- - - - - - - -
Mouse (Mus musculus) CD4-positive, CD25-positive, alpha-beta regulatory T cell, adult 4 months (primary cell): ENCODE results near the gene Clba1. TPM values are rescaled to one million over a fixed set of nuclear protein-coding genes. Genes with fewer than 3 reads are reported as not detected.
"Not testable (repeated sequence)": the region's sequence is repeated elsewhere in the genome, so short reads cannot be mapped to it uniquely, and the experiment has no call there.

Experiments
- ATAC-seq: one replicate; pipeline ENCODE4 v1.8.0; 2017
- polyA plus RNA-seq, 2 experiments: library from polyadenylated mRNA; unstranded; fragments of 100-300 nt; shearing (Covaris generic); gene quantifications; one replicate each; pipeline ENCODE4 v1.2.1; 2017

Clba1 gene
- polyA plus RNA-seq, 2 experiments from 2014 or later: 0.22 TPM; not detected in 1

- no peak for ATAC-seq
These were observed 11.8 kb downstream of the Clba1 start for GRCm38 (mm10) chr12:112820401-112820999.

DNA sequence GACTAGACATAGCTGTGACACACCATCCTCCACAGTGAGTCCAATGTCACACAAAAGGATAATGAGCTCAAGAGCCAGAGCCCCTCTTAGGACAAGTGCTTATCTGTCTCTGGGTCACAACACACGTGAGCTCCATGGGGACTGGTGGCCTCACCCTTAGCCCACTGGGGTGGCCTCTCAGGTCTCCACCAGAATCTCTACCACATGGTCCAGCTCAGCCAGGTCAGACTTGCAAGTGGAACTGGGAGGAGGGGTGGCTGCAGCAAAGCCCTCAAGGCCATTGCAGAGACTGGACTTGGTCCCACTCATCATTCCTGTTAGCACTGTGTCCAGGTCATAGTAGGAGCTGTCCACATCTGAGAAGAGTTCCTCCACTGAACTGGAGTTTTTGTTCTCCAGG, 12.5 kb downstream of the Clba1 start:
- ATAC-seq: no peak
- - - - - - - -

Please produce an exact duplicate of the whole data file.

Mouse (Mus musculus) CD4-positive, CD25-positive, alpha-beta regulatory T cell, adult 4 months (primary cell): ENCODE results near the gene Clba1. TPM values are rescaled to one million over a fixed set of nuclear protein-coding genes. Genes with fewer than 3 reads are reported as not detected.
"Not testable (repeated sequence)": the region's sequence is repeated elsewhere in the genome, so short reads cannot be mapped to it uniquely, and the experiment has no call there.

Experiments
- ATAC-seq: one replicate; pipeline ENCODE4 v1.8.0; 2017
- polyA plus RNA-seq, 2 experiments: library from polyadenylated mRNA; unstranded; fragments of 100-300 nt; shearing (Covaris generic); gene quantifications; one replicate each; pipeline ENCODE4 v1.2.1; 2017

Clba1 gene
- polyA plus RNA-seq, 2 experiments from 2014 or later: 0.22 TPM; not detected in 1

- no peak for ATAC-seq
These were observed 11.8 kb downstream of the Clba1 start for GRCm38 (mm10) chr12:112820401-112820999.

DNA sequence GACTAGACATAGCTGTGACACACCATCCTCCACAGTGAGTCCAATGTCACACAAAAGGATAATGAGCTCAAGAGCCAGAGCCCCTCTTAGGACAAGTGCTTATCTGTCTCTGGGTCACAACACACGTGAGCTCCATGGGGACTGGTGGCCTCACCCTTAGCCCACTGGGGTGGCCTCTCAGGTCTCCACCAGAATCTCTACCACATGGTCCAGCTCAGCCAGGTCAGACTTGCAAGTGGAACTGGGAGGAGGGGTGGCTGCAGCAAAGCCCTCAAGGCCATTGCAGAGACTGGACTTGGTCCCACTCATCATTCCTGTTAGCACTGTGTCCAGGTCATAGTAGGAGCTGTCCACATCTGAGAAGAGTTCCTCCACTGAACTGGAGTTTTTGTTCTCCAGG, 12.5 kb downstream of the Clba1 start:
- ATAC-seq: no peak